- Eye contact with women or elders. The willingness to look people “in the eye” regardless of sex or age is regarded as very positive. The reverse, avoiding eye contact, is regarded as a sign that one is trying to hide the truth or is uncomfortable.
- Shaking hands when introduced. Men in particular customarily shake right hands upon meeting. Children also often extend a hand to an adult when introduced. In the U.S., handshaking is common and expected behavior for men. Handshaking is optional for women. Therefore, men generally wait for a woman to extend her hand first.
- Kissing as a greeting. Men and women who know each other quite well may kiss one another’s cheek when greeting each other. Acquaintances and those being introduced, however, simply shake hands.
- The use of the left hand in passing foods or making toasts, etc. Americans give no significance or negative meaning to this.
- Pointing the sole of the shoe toward the head of another. American men often cross their legs by putting the ankle of one foot on the other knee, thus sometimes pointing a foot in a way that is quite unacceptable in cultures such as Thailand or the Arab world. In the U.S., however, this gesture carries no negative meaning.
Bringing the Evening to a Close
In the U.S., it is the guest, not the host, who chooses when to end the evening and return home.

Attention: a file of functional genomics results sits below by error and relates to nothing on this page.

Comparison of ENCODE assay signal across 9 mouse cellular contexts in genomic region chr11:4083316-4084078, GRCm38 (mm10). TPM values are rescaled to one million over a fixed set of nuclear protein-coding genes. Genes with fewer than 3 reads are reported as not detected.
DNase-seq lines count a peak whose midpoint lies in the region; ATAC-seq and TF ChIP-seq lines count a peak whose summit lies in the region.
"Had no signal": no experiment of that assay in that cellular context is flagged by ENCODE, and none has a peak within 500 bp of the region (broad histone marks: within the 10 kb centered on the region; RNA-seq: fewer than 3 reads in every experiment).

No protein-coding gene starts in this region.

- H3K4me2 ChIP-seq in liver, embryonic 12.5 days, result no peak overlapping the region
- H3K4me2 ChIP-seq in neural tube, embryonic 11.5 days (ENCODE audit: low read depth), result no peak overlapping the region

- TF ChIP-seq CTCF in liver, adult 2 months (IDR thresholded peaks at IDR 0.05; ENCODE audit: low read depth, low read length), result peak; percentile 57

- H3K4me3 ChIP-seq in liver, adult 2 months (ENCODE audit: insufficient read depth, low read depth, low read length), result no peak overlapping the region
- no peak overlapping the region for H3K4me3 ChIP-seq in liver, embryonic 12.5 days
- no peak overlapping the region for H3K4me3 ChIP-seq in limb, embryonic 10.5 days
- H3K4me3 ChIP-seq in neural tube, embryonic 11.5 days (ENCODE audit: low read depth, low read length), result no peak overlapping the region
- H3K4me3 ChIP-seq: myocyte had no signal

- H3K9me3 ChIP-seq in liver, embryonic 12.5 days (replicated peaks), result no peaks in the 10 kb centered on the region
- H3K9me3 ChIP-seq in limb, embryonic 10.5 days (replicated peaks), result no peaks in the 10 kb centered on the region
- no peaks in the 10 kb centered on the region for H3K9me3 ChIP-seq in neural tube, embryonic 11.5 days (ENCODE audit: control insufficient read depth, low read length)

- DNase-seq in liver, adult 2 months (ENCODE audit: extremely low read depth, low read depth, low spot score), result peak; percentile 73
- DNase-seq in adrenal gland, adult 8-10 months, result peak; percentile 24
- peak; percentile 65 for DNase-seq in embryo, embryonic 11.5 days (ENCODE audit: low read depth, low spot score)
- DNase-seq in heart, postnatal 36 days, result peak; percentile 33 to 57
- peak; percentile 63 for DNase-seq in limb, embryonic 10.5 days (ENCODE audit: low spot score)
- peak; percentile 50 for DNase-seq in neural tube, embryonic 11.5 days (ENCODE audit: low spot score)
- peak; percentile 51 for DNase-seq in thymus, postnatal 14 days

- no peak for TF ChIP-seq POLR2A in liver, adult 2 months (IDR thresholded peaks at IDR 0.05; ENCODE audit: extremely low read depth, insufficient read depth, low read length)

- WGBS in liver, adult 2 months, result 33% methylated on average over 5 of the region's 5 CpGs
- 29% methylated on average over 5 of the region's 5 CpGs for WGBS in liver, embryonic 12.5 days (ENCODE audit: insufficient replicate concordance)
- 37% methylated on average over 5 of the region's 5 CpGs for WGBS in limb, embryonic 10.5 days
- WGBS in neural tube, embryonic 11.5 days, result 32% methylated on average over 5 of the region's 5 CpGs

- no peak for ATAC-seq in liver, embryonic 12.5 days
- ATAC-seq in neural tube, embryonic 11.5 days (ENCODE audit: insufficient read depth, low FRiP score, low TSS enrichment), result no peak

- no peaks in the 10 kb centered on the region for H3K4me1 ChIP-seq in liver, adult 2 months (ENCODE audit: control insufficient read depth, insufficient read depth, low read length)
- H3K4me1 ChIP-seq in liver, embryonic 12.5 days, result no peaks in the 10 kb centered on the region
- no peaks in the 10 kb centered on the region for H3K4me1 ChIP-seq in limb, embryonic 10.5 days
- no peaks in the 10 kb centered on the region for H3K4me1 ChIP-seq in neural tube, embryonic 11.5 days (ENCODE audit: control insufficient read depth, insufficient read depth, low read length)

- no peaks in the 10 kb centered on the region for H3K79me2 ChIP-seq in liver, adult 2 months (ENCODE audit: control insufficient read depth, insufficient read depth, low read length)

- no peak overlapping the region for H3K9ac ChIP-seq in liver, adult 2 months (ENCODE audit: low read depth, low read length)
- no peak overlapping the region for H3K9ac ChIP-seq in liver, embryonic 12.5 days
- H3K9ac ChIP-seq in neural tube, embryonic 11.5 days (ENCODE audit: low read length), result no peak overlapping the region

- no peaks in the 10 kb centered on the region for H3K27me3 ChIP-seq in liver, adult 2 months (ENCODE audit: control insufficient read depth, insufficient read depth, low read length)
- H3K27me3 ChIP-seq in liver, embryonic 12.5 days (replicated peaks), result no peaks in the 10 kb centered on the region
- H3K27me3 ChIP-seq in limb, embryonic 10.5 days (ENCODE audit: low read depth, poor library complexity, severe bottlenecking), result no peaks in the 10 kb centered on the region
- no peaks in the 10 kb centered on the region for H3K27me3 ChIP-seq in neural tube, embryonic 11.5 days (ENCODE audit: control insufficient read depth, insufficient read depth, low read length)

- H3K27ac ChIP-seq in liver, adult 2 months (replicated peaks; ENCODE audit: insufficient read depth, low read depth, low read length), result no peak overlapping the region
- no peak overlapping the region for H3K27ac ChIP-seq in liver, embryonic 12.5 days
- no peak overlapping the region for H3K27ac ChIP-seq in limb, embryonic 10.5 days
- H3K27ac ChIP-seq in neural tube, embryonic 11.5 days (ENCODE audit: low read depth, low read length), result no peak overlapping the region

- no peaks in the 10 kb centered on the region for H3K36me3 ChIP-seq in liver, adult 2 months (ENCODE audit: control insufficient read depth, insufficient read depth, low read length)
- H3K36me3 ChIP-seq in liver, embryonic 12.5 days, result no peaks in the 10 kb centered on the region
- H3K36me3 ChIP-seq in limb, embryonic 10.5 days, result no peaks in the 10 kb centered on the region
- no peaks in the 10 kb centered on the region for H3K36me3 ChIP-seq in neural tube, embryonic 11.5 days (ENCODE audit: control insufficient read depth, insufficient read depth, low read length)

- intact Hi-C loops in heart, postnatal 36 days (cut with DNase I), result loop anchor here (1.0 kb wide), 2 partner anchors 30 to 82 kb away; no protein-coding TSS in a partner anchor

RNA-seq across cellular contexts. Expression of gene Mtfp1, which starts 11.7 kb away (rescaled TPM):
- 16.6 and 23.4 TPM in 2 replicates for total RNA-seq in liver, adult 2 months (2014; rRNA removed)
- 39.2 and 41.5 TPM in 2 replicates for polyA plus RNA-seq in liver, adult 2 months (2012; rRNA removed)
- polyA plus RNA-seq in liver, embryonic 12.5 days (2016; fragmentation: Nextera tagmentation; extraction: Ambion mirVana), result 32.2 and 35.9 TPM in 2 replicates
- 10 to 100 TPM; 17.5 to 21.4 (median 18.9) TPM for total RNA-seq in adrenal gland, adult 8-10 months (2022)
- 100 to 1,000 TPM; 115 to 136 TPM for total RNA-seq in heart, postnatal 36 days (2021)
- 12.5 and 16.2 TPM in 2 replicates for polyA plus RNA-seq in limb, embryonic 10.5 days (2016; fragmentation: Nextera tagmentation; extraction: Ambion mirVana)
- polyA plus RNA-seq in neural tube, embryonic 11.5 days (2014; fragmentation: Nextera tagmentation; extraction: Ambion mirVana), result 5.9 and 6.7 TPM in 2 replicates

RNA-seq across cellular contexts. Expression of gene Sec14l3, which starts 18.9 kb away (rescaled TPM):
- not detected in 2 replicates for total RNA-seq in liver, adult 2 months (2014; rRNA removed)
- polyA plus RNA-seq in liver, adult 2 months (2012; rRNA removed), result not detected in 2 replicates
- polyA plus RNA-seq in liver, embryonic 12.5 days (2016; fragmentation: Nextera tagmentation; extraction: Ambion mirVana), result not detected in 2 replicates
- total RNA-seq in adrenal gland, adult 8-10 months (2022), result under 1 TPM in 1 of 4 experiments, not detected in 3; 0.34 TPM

- Guests entertained on a weekday evening (Monday through Thursday) or Sunday generally make their leave between 10:00 and 10:30 PM in order to allow the hosts enough time to wash the dinner dishes before retiring to bed.
- Social engagements on weekends (Friday or Saturday) often last longer, perhaps until 11:00 or 11:30 PM for dinner hospitality, or later for party hospitality.
Signing the “Guestbook”
On occasion, host families ask international visitors to sign a special guestbook. The address left in the guestbook may be the family’s only means for maintaining further contact with their foreign guests.
Expressing Appreciation to the Hosts
Some expression of thanks is considered appropriate when hospitality has been extended and received. Guests express appreciation in various ways: